West Hollywood, Calif., is 2,307 miles from Washington, D.C., but culturally you might as well be talking about the distance between Katmandu and the moon. The forms of entertainment available in that enclave of L.A., the sweeping cultural license that’s the norm out there, don’t always go over well when you're a captive of the social mores of those living hard by the Beltway. Especially when you’re spending someone else’s money on that entertainment.
What happens in West Hollywood doesn’t necessarily stay there. Michael Steele knows that now.
By now you know (unless you’ve been off planet for the last two or three days) that Steele, the embattled but unbowed chairman of the Republican National Committee — the primary fundraising arm of the Republican Party — is under fire again, facing criticism from those in the party and outside it for his role in a debacle that could cost him his job.
On Monday morning, the Daily Caller reported that on Jan. 31, Erik Brown, a Republican who spent $1,946 on “meals” at Voyeur West Hollywood, a bondage-themed nightclub on Santa Monica Boulevard, expensed the charges to the Republican National Committee. The charges were incurred during an after-party for the RNC’s Young Eagles, a group for rising Republican stars 45 years of age and under.
Politico reported that Voyeur is modeled after sets from Stanley Kubrick’s racy 1999 Tom Cruise-Nicole Kidman movie “Eyes Wide Shut.”
An RNC spokesman released a statement Monday: “The Chairman was never at the location in question, he had no knowledge of the expenditure, nor does he find the use of committee funds at such a location at all acceptable …”
But on Tuesday, wasting no time in effecting damage control, the RNC fired Allison Meyers, the Young Eagles director, who apparently OK’d the reimbursement.
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Steele has been criticized previously for various misdeeds, all of which pale by comparison with the Voyeur matter. He published a “blueprint” book of strategies for achieving Republican election victories without telling Republican leaders about it. Then he went on a book tour to promote that “blueprint.”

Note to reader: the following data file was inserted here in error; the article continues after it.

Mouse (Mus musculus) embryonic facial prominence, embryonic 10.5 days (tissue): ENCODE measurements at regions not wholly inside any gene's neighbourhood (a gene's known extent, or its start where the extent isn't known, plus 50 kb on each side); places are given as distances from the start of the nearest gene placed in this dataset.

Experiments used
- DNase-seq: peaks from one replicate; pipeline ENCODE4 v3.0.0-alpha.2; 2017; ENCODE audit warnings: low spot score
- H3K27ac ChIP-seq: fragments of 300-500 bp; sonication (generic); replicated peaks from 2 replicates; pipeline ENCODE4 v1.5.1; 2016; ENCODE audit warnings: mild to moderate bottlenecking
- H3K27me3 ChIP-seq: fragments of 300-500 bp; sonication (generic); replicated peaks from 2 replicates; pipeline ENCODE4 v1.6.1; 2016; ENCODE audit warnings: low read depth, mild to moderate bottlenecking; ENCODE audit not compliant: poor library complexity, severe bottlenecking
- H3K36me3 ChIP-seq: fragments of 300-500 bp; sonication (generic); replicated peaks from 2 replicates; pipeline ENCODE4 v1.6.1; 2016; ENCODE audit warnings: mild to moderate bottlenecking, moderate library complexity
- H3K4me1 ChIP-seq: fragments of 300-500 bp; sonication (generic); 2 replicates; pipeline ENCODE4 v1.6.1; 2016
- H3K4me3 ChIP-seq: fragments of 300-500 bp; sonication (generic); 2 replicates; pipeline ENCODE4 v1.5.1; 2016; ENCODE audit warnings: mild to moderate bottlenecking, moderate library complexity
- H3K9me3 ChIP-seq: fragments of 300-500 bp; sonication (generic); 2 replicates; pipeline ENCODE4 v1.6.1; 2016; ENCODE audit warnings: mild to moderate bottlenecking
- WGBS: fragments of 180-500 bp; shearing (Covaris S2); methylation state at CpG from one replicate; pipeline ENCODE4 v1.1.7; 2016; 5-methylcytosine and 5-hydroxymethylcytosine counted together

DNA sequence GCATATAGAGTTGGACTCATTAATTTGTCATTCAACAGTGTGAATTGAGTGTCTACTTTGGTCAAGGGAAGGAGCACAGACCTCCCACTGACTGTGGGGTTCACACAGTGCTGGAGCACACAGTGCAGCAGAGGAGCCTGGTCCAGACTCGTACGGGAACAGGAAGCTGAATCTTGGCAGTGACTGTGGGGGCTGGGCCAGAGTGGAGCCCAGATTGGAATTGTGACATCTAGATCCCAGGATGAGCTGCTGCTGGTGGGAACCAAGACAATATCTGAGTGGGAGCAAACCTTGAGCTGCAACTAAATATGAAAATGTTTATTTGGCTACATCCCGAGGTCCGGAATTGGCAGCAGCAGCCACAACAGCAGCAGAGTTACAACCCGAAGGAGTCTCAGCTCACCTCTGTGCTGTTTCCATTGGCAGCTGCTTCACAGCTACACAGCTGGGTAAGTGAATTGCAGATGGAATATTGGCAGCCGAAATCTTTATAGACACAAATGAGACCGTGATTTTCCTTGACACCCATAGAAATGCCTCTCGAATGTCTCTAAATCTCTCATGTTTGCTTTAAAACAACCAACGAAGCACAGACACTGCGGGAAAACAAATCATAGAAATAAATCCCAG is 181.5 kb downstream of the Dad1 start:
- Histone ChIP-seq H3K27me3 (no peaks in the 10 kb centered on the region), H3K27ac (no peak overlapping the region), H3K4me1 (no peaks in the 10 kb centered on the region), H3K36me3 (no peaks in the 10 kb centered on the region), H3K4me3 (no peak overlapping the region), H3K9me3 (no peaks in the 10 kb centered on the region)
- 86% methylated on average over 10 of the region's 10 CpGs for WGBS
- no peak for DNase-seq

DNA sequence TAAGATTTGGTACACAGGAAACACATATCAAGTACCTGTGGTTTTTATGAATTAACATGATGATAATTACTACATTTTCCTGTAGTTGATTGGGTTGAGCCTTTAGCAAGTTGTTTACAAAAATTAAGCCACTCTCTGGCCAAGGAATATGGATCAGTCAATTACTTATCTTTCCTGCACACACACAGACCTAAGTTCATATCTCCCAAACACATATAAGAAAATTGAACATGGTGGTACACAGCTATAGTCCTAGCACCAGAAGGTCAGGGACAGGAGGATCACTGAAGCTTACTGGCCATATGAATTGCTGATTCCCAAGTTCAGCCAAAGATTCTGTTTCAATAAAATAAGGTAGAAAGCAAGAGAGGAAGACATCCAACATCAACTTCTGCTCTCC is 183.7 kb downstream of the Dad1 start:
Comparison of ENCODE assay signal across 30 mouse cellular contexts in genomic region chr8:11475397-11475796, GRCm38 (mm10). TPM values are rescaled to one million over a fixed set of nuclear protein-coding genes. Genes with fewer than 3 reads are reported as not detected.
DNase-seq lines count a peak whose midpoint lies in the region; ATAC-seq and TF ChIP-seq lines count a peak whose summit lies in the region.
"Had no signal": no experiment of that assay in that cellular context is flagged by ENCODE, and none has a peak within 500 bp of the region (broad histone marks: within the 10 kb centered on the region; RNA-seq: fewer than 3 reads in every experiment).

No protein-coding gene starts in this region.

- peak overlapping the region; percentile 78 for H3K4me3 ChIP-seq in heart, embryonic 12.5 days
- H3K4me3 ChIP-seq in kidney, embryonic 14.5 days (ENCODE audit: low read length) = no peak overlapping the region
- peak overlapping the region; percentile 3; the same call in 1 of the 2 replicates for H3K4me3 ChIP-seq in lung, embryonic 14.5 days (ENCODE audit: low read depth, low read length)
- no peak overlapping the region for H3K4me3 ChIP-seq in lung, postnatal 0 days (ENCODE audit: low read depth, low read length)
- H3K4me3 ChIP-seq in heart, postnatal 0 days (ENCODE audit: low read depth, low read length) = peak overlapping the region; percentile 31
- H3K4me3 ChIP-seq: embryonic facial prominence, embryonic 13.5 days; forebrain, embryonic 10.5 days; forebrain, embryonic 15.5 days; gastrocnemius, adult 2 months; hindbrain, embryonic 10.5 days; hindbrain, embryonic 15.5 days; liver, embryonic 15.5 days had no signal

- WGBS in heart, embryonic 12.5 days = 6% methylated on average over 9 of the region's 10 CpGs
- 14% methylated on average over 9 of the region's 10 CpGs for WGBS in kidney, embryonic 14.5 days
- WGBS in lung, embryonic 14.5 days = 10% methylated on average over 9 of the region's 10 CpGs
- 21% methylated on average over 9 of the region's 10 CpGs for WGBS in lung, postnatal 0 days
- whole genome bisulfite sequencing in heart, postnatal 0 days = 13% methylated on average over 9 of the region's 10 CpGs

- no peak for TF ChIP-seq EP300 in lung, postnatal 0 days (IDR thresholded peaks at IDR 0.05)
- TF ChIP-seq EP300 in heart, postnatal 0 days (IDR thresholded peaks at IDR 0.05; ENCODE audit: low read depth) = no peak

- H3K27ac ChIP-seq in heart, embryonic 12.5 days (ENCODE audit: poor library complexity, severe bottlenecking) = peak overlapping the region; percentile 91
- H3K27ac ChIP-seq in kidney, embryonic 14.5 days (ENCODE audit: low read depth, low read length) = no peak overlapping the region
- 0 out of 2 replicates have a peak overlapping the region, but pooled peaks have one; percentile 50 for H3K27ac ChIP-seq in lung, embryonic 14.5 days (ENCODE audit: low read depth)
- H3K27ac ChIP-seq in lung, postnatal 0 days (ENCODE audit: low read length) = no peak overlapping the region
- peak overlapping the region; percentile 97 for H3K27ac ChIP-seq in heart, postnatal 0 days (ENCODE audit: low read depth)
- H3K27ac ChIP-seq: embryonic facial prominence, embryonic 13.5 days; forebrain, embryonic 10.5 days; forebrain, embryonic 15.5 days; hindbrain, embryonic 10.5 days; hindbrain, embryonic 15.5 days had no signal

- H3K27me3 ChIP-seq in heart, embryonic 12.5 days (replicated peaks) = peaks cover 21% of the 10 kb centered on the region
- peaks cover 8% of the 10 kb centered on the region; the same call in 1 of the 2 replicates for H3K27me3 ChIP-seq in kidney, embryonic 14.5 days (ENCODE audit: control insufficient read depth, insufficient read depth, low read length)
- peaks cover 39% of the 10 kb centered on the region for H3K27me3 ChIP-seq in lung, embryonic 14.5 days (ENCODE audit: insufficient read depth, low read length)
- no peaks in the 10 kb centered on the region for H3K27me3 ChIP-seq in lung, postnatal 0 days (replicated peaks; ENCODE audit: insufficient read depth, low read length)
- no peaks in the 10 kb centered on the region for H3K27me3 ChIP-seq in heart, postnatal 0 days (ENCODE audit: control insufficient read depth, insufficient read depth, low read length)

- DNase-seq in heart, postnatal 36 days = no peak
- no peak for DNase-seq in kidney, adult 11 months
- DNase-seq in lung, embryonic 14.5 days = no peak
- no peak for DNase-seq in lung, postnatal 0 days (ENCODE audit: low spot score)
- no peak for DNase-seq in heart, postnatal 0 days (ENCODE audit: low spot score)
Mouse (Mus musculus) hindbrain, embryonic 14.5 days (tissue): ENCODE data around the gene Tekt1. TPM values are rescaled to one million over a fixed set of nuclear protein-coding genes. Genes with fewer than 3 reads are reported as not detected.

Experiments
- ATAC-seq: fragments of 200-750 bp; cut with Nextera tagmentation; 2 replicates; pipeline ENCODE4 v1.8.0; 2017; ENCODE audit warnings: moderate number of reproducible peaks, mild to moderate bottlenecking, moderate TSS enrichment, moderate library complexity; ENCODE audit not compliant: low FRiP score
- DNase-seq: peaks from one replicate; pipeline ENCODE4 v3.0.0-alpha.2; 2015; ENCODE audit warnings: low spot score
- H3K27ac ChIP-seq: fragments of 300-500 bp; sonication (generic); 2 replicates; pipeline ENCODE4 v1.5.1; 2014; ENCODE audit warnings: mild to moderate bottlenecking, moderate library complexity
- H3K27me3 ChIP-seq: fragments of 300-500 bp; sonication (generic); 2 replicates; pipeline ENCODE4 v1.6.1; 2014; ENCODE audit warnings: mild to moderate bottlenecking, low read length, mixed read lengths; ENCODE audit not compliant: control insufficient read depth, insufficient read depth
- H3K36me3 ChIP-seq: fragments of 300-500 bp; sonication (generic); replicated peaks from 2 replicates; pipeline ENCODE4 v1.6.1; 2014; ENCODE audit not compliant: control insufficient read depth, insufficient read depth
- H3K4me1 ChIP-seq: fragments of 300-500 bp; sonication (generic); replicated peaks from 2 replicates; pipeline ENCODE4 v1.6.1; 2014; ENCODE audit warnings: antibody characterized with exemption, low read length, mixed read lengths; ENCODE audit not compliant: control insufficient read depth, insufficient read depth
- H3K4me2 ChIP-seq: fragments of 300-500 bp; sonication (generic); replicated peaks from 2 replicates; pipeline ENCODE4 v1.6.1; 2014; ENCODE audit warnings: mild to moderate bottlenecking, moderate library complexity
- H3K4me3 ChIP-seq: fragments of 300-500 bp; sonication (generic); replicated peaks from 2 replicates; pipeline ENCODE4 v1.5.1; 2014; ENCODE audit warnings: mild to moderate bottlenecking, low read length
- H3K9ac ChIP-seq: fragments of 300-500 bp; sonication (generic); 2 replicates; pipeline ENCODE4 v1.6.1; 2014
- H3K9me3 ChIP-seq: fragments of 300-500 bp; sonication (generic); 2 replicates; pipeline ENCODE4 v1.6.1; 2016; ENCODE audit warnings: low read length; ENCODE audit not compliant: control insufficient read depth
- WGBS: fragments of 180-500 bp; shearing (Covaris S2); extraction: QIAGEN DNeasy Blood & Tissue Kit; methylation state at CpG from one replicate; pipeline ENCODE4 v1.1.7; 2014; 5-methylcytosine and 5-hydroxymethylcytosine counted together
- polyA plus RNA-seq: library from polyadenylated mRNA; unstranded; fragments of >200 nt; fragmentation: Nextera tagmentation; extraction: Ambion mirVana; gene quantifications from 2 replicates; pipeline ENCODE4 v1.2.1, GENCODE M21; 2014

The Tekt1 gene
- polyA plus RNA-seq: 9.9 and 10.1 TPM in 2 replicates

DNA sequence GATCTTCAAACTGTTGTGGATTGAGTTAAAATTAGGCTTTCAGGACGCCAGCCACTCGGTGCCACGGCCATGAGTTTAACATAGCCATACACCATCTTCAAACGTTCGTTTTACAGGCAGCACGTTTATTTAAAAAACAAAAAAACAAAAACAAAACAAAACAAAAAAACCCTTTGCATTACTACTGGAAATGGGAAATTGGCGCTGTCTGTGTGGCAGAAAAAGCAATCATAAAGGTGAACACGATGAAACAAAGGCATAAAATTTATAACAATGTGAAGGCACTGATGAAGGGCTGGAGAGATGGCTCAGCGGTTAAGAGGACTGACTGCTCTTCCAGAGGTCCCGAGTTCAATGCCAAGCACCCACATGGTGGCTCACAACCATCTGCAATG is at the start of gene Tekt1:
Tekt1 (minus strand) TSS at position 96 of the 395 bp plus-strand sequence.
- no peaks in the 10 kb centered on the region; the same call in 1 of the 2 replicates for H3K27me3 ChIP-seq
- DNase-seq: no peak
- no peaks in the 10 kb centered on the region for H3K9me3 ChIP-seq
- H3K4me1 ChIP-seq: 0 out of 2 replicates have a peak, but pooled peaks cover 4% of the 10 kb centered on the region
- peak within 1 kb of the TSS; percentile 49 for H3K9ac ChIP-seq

He made other speaking engagements outside the purview of party business and was compensated for them. He announced an embarrassingly half-baked strategy to do a hip-hop makeover of the GOP, meant to welcome those traditionally outside the Republicans’ sphere of influence.
And now this.
Some in the D.C. wing of the punditburo — notably David Wiegel, writing in the Washington Independent and Ana Marie Cox of GQ magazine, talking to Rachel Maddow on MSNBC — have said that, despite this towering screwup on Steele’s watch, the chairman would tough it out and remain at his post. I think Wiegel and Cox couldn’t be more wrong. It’s the distinctions between Steele’s previous missteps and this one that make it highly likely, maybe even inevitable, that the chairman may not be the chairman for long.
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When the Voyeur news broke Monday, there was a little more than seven months before the 2010 midterms. If a week is a year in politics, seven months is a millennium, but the Republican leadership is faced with the urgent need to resolve a dilemma, one brought on by Steele’s apparent financial mismanagement and his equally apparent love for high style and bling.
It’s been estimated in various media reports that Steele started his tenure in the RNC high chair with about $22 million in operating capital; that’s since reportedly evaporated to about $10 million — a burn rate of ready cash that makes the spending of startups in pre-2000 Silicon Valley look modest by comparison.
Monday night on MSNBC, Cox told Maddow that nothing would change at the RNC, and that she looked for Steele to exit his job “in November, when there’s a natural break for him to go.”
Cox’s logic seemed to be that pulling Steele from the chairmanship now would be too disruptive to the Republicans. But is the GOP really prepared to keep watching the hemorrhage of money it needs to gird for battle between now and the fall, just for the sake of maintaining the façade of party unity? Are Republicans content to stand idly by while their prestige keeps sinking without doing something about it?
Cox and Wiegel’s insistence that Steele would stay the course begs the question of what’s to be gained by keeping him on when the damage he’s done — politically, financially and optically — is known already, and likely to get worse between now and November.